Now, if price hikes are sustained for a while, then consumption goes down even more: people can switch cars, change jobs, move to shorten commutes, etc. But with US (and Canadian) cities as dispersed as they are, you just can't expect that to happen overnight.

Don't get me wrong--a jump in transit ridership is encouraging news. But it's worth thinking about any gas conservation gains as a multi-year process, not something that will kick in over the course of a few weeks or months. And it's probably not the case that the transit jump is indicative of higher-than-expected gas price elasticity, as Matt Y. mentioned.

Posted by: Clark Williams-Derry | Sep 19, 2005 10:41:05 PM

OK, I guess my meta-point, the one I forgot to make, was that you shouldn't assume the demand curve is linear, or simple, or even the same curve at different points in time. There may well be an inflection point (somewhere in time and price scale) where people really decide their current behavior will burn them in the future and permanently change it.

Fear can do weird things to people, like make them completely contradict normal behavior. I think the spike from last week was just that, but it could indicate the presence of a point where traditional assumptions about price elacticity start becoming outdated.

I'm not saying we're there-- I'm just saying it's not valid to conclude just because the last doubling of the price did little to stem demand that the next doubling would not affect the status quo.

Keep in mind that we are only now approaching previous record oil prices in real dollars because inflation has been so low for so long. It's when we hit records in real dollars that we are in uncharted territory where anything can happen.

Posted by: Jason | Sep 20, 2005 11:43:35 AM

That may be so. It might be interesting to see if gas price elasticities are any different here than in Europe or Japan, where gas is much more expensive. That is, if you see different estimates of what a 10% rise in prices will do in Europe (where gas is $5, and 10% = 50 cents) vs. in the US (where much of the research was done with gas at ~= $1.20 or so, and 10% ~= 12 cents). You might see very different demand responses, or very similar ones -- it's hard to know in the abstract.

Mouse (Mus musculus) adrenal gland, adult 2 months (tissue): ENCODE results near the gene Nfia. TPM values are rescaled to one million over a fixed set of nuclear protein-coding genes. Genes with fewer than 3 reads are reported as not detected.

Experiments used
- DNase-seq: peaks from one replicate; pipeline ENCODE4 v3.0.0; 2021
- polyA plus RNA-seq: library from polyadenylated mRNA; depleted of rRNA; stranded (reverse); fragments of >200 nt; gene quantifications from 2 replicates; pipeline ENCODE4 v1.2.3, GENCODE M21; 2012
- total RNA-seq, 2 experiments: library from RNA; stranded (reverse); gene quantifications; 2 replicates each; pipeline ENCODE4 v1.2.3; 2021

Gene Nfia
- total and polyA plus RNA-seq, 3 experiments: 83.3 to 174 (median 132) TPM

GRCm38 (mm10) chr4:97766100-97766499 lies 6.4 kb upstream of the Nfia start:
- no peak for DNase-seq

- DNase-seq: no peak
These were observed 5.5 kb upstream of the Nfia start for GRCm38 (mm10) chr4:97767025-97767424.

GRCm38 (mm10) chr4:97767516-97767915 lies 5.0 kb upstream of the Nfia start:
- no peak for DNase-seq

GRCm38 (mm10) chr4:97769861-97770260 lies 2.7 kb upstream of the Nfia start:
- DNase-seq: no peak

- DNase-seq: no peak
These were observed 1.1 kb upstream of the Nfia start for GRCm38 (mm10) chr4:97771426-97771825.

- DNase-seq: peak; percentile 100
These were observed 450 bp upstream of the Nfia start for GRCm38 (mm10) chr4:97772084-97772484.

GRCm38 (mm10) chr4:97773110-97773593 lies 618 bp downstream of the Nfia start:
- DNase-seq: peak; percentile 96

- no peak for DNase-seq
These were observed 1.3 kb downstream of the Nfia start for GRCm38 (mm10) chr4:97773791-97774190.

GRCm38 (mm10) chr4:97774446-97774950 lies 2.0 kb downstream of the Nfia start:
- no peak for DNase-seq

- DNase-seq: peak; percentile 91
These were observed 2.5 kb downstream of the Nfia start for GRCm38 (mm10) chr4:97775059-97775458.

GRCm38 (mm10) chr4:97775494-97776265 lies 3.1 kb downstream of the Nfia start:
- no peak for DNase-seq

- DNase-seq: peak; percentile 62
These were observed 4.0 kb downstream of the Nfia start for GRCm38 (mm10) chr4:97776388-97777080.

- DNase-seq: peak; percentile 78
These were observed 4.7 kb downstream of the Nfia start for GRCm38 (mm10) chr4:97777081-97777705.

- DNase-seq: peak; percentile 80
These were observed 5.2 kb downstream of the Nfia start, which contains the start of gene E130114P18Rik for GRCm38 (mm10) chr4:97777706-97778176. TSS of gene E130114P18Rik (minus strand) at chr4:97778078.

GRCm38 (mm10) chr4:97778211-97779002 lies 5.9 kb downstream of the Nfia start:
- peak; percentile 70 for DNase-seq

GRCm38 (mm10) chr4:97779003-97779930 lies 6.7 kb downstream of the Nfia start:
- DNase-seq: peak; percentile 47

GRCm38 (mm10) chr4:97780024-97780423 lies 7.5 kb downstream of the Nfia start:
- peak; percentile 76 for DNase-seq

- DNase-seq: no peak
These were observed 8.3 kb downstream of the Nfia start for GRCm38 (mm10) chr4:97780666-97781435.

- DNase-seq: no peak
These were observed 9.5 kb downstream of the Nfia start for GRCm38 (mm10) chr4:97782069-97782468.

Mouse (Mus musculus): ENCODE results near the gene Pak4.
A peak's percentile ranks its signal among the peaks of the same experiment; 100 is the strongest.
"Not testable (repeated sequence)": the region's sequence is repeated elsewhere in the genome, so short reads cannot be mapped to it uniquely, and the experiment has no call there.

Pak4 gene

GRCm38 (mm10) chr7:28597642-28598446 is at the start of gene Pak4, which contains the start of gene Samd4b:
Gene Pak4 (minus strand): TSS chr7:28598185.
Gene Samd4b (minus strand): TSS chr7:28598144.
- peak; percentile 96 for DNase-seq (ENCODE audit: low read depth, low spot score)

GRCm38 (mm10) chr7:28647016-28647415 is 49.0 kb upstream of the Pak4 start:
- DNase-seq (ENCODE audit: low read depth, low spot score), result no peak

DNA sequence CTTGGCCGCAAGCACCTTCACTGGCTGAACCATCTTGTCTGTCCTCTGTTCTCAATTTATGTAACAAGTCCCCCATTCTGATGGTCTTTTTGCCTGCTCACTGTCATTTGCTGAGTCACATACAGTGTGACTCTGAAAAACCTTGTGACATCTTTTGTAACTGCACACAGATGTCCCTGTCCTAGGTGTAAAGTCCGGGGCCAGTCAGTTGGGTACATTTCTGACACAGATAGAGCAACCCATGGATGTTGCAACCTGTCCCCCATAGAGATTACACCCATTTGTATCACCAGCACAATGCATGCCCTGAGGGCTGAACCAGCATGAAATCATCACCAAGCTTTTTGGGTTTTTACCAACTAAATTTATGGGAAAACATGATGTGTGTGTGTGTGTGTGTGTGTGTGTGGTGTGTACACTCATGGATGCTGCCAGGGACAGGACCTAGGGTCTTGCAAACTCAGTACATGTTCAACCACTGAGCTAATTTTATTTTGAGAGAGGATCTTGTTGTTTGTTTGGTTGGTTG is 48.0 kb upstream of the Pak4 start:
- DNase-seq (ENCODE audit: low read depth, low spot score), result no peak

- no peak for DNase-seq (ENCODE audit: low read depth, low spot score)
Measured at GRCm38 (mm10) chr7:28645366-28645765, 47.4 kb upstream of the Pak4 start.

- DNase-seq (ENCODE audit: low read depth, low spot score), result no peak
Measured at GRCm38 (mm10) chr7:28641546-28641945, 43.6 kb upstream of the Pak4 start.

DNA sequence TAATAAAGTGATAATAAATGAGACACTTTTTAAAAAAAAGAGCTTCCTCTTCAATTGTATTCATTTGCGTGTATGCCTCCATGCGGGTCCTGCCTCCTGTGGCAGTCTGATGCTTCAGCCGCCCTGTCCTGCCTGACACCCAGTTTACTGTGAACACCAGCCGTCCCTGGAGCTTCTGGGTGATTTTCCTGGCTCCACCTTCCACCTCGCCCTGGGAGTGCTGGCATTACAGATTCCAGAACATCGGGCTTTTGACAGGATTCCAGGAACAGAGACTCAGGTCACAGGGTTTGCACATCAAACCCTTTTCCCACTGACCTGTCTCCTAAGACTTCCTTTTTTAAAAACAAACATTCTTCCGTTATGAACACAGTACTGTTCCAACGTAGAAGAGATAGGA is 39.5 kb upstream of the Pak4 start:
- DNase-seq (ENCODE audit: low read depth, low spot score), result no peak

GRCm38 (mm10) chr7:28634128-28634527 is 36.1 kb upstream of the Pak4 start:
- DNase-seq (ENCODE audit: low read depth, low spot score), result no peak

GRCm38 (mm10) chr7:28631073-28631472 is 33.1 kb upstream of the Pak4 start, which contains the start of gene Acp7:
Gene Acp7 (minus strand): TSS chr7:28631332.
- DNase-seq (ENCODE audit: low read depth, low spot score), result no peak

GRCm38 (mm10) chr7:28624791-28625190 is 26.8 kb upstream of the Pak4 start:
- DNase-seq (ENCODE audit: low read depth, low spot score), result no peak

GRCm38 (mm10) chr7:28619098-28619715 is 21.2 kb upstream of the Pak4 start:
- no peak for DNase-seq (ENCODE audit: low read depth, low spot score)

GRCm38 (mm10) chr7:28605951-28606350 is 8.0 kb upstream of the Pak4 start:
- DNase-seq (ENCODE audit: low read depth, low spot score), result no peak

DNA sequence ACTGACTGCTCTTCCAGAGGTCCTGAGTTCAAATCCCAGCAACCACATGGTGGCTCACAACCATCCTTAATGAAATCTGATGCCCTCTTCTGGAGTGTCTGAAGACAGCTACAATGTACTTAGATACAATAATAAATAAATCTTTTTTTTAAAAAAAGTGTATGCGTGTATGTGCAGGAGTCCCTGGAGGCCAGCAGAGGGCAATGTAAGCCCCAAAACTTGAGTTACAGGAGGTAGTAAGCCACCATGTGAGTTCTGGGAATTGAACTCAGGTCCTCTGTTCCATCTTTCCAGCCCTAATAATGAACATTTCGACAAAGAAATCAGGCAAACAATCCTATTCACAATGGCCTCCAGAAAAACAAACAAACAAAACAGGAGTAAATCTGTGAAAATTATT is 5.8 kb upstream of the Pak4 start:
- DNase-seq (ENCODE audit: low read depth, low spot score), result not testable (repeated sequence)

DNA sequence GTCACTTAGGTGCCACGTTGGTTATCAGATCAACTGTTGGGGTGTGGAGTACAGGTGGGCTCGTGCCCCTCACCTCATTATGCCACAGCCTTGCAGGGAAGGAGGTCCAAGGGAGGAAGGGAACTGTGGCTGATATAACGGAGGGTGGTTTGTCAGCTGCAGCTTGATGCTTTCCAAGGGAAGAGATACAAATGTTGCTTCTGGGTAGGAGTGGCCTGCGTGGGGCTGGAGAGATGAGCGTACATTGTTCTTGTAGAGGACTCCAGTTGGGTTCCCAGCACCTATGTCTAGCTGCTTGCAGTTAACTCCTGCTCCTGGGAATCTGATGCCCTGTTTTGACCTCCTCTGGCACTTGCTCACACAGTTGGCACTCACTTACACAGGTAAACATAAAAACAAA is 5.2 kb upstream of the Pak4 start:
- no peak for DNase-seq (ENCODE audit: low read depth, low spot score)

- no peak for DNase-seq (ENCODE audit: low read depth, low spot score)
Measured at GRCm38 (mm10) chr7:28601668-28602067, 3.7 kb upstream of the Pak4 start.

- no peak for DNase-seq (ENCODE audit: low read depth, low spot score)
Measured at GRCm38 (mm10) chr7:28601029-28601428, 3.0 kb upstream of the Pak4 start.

If you see anything along these lines, please, by all meanse, send it along. And thanks for your interest!

Posted by: Clark Williams-Derry | Sep 20, 2005 12:39:58 PM

Transit seems to be designed as poorly as it possibly can be - frequent stops, walk-up to seating, driver acting as fare taker, lack of priority lanes and signaling, transfer mismatching, and especially charging extra during peak travel times (thereby discouraging using transit when it's most useful with respect to congestion and air quality).

Few people realize how little fares contribute to the operating budget of a transit system. In the Twin Cities, Metro is estimating expenditures of $307 million (which is probably low, since the estimate was made before the huge increases in fuel costs) with fares and similar revenue of $75 million. So, really only 24% of expenses are covered by fares, at least with our system.

With a metro area population of 3 million, fares come out to about $25/person.

By contrast, the new football stadium being proposed is looking for roughly $500 million in public subsidies, or about the same as 7 years of fare revenue for the transit system.

An intelligent approach would be to have free transit service (like Whidbey Island Transit does). That would speed up service in terms of entry speed, as well as substantially increase ridership. More ridership and more routes/more frequency could be added.

Seems like $25 is a small price to pay for something that would do as much good for congestion, safety, ease, and air quality.

The only real drawback would be increased costs that would go with improved service, though over time, once a transition to a more balanced transportation mix was achieved, some alternative funding approaches could be tried (eg, employer-based taxes).

Posted by: Joseph Willemssen | Sep 22, 2005 12:27:20 AM